Manuel Gómez targen at gmail.com
Thu Mar 17 06:25:00 UTC 2016

```> On 17/03/16 5:27 pm, Manuel Gómez wrote:
> I'm not necessarily proposing this, but would it not be also
> reasonable for this to read "the list terminates when the current
> element equals e3 or the next element would be greater than e3"?  It's
> slightly more wordy, but it captures the intuition that [a,b..c] ends
> at c.

On Thu, Mar 17, 2016 at 12:18 AM, Richard A. O'Keefe <ok at cs.otago.ac.nz> wrote:
> From experience in other programming languages, I don't have that intuition.
> Indeed, from experience in Haskell, I don't expect [a,b..c] to end at c.
> [1,3..6] ends at 5, not 6.

I apologize — I believe I failed to convey what I tried to say.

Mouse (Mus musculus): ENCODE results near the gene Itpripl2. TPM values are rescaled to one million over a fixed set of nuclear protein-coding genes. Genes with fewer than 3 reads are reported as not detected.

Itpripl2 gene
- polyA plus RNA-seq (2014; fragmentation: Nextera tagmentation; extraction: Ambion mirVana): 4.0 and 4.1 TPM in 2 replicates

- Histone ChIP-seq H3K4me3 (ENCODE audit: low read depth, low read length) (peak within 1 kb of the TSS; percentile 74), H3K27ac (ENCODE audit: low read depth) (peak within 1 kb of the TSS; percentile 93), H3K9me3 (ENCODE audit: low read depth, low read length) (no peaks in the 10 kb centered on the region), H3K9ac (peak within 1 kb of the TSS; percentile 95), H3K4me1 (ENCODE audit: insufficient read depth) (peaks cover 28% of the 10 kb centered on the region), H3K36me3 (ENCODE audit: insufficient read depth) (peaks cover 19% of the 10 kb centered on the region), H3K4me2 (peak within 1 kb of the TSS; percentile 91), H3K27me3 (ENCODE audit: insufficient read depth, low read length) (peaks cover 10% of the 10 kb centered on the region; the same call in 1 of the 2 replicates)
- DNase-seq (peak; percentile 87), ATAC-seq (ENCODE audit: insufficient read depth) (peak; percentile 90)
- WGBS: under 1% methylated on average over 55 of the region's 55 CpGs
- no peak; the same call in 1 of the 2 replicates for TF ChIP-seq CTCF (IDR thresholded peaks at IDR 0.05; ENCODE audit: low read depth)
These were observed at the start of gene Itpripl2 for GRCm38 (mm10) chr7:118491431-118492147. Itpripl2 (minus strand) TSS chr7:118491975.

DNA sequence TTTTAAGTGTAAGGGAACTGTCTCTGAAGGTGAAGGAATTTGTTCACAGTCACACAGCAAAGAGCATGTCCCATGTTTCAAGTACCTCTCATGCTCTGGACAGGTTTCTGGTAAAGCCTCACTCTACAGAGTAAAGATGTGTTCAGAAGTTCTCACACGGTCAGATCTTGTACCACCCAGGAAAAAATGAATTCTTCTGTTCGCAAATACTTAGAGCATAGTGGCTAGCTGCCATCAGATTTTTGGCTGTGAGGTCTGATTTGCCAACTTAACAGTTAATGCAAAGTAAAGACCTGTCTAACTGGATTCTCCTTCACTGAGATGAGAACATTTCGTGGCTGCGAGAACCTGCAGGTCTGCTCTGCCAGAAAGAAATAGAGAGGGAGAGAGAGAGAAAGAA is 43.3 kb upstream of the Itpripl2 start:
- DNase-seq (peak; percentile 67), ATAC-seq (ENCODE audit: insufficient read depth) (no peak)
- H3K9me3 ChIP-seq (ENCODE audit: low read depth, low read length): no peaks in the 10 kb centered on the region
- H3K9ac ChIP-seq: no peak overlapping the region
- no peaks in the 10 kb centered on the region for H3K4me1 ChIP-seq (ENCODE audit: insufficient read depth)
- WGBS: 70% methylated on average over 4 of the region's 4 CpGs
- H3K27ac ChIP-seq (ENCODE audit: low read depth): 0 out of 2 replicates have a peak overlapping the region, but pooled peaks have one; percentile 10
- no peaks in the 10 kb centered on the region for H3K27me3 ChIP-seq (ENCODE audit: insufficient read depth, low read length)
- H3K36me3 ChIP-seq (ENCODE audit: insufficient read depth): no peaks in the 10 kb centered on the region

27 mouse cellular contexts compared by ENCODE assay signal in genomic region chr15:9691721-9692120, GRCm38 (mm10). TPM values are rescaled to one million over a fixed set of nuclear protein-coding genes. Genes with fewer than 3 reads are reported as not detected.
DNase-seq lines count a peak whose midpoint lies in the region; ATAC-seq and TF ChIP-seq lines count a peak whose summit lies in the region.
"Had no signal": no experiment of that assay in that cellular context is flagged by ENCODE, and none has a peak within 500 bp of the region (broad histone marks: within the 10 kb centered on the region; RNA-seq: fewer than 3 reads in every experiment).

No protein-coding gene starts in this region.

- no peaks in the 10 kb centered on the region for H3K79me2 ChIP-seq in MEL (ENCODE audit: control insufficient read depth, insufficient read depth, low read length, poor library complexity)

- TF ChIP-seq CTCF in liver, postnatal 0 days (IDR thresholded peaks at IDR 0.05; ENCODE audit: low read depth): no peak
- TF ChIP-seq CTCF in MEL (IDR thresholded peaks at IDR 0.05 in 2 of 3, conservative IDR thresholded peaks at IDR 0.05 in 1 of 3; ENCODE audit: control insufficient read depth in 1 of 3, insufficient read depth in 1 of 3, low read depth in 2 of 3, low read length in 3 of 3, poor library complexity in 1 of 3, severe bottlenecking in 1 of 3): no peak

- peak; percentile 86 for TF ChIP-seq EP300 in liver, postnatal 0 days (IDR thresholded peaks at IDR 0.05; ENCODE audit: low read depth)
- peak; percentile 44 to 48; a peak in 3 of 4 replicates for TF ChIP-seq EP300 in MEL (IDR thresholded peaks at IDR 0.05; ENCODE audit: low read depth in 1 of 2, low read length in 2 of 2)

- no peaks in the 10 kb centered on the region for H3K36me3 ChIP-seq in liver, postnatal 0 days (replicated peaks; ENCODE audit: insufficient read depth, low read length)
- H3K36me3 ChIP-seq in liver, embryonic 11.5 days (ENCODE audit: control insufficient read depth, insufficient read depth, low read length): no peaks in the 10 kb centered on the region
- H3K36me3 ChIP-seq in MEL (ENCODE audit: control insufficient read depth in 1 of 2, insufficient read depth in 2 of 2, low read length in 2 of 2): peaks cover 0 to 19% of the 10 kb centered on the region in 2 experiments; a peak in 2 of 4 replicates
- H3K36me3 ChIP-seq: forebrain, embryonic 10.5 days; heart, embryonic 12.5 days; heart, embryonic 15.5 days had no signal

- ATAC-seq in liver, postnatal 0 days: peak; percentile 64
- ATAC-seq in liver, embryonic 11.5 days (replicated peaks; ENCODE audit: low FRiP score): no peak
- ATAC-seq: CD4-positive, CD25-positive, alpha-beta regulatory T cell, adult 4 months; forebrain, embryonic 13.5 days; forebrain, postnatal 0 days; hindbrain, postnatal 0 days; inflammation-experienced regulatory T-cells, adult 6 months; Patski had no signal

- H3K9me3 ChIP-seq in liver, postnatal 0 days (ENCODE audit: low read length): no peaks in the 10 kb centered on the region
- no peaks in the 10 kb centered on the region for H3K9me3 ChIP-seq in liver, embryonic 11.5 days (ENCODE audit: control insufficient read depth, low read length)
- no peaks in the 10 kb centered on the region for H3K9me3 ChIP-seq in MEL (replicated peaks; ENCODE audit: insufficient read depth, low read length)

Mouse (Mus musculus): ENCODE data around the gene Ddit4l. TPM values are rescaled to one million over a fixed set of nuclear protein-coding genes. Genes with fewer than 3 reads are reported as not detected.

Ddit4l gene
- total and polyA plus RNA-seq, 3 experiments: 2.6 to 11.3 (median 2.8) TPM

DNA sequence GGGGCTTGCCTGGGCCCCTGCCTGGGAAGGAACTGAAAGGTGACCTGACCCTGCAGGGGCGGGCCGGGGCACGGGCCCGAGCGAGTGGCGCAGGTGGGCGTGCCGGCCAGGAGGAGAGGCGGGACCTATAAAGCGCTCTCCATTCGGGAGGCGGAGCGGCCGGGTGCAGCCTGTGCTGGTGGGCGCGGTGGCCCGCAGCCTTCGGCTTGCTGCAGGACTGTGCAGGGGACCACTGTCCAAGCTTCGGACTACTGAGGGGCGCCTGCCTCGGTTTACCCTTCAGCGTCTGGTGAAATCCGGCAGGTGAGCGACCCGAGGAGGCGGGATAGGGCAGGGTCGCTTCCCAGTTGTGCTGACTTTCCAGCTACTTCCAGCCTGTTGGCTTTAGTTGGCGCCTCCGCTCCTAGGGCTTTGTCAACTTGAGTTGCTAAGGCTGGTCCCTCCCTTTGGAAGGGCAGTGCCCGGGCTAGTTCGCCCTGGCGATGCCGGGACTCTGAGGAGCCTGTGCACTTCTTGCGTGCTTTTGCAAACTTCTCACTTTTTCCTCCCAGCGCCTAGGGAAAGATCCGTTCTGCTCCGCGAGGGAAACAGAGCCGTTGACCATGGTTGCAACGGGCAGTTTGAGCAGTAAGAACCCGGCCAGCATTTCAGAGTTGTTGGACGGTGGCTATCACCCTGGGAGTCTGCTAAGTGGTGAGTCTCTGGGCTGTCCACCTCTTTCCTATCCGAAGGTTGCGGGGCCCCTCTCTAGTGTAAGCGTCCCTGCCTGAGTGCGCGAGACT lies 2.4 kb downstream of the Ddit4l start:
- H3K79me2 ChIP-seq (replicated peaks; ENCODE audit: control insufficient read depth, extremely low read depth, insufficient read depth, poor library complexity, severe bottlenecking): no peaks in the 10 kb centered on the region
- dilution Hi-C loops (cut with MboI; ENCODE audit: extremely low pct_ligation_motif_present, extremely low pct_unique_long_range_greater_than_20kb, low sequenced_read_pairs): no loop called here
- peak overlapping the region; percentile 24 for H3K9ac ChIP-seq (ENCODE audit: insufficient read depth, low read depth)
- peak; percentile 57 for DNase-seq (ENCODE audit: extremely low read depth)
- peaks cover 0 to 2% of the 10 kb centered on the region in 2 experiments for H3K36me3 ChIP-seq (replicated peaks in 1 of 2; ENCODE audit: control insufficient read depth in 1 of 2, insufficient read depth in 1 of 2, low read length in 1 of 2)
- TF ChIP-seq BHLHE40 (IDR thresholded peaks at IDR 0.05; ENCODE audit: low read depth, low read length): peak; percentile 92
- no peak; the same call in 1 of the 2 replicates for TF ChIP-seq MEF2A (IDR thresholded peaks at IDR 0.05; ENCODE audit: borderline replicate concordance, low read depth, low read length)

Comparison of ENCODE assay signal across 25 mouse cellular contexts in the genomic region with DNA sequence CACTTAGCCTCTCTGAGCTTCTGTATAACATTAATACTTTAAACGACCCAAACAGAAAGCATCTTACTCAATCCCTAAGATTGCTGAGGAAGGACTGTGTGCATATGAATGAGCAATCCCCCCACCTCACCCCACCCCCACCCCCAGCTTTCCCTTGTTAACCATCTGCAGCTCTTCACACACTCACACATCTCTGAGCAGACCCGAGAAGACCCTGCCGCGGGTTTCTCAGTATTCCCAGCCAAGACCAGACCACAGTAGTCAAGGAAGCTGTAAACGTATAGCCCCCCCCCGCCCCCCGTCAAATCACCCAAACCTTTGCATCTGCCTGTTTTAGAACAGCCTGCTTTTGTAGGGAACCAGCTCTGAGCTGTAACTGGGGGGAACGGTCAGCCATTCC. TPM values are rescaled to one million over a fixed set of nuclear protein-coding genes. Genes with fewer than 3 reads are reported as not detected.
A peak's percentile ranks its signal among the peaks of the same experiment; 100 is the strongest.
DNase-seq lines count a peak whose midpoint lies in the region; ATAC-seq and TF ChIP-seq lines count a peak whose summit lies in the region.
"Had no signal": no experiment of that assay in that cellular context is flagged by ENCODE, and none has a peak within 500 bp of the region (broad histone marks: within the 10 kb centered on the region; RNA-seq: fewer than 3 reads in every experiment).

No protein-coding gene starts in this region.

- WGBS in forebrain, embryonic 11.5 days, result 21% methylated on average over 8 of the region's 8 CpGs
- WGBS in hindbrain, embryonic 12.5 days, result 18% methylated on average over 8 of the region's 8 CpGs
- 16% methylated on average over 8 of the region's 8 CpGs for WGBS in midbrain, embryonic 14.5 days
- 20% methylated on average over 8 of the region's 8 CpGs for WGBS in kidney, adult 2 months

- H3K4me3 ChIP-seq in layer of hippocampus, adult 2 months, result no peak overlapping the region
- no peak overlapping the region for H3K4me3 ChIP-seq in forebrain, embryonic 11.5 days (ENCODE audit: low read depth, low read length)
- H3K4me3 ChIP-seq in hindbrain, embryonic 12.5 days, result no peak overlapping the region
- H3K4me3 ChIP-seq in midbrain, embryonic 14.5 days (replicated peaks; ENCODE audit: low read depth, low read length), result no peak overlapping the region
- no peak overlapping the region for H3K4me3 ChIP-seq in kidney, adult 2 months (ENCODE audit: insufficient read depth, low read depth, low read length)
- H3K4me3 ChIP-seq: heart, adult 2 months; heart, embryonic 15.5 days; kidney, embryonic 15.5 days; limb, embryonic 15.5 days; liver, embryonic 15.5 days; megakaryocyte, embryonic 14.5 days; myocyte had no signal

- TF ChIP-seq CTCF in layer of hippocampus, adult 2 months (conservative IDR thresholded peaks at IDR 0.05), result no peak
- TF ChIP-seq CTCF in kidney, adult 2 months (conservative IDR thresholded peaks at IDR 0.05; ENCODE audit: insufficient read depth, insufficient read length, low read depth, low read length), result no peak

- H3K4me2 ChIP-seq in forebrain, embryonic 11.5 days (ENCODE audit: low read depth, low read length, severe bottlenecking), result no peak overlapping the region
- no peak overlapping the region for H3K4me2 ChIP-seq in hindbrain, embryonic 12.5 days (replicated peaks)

Perhaps I should instead have said «ends at c at the furthest».

The intuition I refer to is that c is a possibly included bound for
the list [a,b..c], so that the list [a,b..c] certainly shall not have
any element beyond c, but if it does actually get to c, that’s where
it ends.

In that sense I find it natural that [1,3..6] ends at 5: otherwise it
would have elements beyond 6, namely 7.

[0,2..6], on the other hand, ends at 6, and indeed does not have any
element beyond 6.

[6,6..6] would have the initial 6, and then it should have no other
element beyond 6, so it should in fact equal [6] under this intuition.
```